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Ann Trop Paediatr. 2001 Sep;21(3):203-10.

Growth in early childhood in a cohort of children born to HIV-1-infected women from Durban, South Africa.

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Department of Paediatrics, Nelson R. Mandela School of Medicine, University of Natal, Private Bag 7, Congella 4013, South Africa.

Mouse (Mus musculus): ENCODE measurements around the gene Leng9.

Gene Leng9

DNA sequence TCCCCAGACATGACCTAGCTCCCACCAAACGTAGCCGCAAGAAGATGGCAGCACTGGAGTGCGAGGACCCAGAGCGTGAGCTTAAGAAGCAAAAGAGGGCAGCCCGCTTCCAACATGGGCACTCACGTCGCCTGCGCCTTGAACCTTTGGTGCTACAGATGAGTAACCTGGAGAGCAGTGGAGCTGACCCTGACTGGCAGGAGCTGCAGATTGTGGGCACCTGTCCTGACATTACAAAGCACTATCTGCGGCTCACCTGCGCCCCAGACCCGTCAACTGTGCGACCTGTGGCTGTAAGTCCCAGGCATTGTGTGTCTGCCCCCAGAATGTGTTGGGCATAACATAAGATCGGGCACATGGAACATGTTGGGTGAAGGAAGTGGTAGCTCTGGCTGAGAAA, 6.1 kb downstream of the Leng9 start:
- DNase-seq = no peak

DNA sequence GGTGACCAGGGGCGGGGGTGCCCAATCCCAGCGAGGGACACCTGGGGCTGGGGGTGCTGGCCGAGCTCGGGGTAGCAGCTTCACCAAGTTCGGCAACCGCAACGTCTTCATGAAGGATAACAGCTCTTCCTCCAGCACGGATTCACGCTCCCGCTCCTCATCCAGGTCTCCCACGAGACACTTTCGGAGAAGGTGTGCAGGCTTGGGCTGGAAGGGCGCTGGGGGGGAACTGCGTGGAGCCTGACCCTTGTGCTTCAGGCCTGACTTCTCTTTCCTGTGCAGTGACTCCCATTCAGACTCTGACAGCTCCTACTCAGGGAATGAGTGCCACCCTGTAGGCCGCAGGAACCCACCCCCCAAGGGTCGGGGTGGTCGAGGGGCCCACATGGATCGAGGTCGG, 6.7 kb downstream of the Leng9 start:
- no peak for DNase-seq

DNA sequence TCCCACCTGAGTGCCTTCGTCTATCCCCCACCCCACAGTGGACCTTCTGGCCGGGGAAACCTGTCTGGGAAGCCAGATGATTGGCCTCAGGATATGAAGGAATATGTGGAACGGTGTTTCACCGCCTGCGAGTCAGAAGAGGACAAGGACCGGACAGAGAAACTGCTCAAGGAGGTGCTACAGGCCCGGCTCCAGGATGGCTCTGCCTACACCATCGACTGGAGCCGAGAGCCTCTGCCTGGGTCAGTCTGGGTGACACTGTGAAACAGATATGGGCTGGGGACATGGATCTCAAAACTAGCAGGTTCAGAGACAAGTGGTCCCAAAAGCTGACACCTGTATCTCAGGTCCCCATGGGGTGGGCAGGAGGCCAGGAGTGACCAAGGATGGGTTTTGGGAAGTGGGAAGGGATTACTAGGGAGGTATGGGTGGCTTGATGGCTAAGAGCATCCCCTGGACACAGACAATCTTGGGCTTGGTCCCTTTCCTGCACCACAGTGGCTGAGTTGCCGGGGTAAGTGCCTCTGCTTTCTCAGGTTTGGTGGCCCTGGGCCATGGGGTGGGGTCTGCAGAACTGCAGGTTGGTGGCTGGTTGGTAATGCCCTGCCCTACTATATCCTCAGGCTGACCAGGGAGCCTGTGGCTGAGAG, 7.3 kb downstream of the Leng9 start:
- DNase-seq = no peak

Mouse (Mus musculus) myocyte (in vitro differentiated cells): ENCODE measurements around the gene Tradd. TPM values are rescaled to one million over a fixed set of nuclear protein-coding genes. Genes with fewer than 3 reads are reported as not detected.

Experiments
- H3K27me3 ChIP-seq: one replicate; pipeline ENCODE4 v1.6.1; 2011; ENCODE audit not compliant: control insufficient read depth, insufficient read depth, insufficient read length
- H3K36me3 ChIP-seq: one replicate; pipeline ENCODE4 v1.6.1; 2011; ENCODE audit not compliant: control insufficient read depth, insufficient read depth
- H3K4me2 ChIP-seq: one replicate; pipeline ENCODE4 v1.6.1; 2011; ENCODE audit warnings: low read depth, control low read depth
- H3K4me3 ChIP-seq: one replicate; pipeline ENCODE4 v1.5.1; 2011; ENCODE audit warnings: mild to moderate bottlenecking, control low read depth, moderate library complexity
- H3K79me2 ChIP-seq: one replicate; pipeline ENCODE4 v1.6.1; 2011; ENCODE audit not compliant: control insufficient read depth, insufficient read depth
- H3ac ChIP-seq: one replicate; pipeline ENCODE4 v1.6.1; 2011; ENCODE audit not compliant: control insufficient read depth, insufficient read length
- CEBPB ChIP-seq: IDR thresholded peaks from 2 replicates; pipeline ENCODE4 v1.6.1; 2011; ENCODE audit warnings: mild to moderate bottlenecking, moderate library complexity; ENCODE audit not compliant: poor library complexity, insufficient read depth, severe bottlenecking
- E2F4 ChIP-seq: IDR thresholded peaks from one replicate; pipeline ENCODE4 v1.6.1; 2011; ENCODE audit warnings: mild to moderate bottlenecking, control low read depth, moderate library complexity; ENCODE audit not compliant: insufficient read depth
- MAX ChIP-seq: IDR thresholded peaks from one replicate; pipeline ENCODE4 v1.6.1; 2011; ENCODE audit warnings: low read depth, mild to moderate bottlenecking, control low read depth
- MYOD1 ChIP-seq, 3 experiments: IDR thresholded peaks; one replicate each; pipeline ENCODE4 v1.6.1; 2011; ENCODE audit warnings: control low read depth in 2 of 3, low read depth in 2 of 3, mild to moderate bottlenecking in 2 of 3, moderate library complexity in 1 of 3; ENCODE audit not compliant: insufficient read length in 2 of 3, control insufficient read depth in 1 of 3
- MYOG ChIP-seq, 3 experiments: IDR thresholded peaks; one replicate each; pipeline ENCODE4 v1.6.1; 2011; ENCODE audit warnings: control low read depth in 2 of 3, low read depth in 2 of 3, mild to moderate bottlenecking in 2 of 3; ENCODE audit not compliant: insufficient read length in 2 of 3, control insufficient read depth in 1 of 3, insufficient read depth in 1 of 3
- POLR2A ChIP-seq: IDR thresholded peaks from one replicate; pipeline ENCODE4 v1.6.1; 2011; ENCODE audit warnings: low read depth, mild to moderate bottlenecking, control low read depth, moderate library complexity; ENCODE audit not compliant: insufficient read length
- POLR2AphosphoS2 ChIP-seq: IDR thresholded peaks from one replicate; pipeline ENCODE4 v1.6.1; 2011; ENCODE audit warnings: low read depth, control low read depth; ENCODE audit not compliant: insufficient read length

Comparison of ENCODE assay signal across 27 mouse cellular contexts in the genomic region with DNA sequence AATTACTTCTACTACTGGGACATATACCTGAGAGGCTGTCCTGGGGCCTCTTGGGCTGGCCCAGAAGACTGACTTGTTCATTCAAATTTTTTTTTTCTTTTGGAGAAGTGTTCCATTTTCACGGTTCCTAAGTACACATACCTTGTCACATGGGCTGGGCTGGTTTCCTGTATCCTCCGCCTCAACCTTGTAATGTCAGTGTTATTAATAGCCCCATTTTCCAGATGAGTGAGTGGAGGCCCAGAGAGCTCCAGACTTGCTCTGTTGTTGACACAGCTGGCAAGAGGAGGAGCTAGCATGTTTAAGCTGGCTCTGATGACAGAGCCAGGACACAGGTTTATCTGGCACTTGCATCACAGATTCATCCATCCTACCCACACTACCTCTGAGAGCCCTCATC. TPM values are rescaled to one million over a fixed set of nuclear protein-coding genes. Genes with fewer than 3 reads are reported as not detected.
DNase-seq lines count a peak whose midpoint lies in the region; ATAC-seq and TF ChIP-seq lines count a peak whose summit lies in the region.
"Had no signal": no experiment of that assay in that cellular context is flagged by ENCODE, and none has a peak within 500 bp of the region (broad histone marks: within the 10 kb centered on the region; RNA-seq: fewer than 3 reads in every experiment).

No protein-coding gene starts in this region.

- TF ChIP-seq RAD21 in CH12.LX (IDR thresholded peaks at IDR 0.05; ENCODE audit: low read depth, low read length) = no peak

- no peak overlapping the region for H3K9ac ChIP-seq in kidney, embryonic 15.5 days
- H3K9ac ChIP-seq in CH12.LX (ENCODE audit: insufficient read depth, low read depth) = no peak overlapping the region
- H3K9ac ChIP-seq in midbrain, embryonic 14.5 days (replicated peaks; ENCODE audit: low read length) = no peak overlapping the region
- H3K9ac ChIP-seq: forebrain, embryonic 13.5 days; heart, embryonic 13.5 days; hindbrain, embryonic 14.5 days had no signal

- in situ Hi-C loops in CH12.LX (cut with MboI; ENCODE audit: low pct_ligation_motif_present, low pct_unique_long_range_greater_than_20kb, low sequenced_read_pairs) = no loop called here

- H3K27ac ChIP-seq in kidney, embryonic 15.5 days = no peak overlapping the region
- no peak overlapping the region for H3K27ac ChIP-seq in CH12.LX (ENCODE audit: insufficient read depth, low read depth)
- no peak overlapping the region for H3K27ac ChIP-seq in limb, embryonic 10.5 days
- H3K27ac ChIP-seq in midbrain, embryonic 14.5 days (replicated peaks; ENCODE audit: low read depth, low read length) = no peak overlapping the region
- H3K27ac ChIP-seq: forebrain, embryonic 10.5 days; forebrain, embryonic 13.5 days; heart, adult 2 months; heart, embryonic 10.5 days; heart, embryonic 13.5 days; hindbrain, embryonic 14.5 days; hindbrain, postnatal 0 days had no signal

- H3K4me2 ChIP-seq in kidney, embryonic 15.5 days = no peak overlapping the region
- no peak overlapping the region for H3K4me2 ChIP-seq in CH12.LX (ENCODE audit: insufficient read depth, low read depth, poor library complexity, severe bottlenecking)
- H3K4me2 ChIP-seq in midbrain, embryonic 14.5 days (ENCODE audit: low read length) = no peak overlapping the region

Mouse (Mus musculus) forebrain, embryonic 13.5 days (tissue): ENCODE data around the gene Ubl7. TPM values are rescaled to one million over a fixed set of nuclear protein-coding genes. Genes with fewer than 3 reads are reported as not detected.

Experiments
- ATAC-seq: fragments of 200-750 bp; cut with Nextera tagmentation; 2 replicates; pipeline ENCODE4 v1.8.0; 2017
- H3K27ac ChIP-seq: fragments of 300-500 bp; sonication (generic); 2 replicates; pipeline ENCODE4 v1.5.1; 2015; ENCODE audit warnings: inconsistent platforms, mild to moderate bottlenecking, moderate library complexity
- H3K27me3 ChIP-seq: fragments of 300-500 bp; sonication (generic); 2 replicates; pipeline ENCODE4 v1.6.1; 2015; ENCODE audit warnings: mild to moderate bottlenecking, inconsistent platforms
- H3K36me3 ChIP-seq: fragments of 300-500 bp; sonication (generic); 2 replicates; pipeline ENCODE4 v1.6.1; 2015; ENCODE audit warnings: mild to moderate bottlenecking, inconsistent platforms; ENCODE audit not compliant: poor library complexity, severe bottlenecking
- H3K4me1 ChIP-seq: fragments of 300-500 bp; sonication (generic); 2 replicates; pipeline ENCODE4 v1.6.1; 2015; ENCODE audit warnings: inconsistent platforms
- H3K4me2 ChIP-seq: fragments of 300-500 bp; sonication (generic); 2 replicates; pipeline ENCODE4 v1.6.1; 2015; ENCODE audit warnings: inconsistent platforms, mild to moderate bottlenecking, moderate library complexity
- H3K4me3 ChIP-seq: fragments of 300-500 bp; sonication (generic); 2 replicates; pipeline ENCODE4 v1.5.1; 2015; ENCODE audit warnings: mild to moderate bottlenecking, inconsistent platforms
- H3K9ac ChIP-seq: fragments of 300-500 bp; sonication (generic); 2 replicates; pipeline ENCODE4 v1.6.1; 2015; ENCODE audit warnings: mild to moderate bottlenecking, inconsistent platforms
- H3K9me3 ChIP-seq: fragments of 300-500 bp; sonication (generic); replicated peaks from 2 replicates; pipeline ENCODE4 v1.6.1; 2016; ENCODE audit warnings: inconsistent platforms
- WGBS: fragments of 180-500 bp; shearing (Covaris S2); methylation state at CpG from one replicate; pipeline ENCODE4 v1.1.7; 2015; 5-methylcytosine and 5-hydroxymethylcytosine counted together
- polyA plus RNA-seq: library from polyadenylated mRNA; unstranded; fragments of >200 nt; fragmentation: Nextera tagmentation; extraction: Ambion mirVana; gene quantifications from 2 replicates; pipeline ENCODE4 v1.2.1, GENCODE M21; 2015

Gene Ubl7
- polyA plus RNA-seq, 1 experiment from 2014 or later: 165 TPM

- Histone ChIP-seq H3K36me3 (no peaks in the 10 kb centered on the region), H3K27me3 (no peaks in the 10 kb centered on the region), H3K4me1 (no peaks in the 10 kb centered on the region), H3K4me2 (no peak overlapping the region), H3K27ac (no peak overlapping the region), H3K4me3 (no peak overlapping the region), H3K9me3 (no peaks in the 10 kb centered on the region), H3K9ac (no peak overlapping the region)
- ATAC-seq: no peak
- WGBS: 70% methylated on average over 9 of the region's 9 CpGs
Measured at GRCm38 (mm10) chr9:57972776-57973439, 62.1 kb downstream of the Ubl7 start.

This study describes growth in a cohort of black South African children born to HIV-1-infected women in Durban. Children born to HIV-1-seropositive women were followed up from birth to early childhood. At birth and at each visit, growth parameters were measured. Mean Z-scores were calculated for weight-for-length, weight-for-age and length-for-age and, if they were low, the children were regarded as wasted, malnourished or stunted, respectively. At the end of the study, there were 48 infected and 93 uninfected children. There were no significant differences between the two groups at birth. Thereafter, the infected group was found to have early and sustained low mean Z-scores for length-for-age and weight-for-age but not for weight-for-length. The means reached significance at ages 3, 6 and 12 months for length and at 3, 6 and 9 months for weight. Infected children who died early had more severe stunting, wasting and malnutrition than infected children who survived. Infected children born to HIV-positive women have early and sustained stunting and are malnourished but not wasted. Children with rapidly progressive disease have both stunting and wasting and are more severely affected. Early nutritional intervention might help prevent early progression or death in HIV-infected children, particularly in developing countries without access to anti-retroviral therapy in state hospitals.

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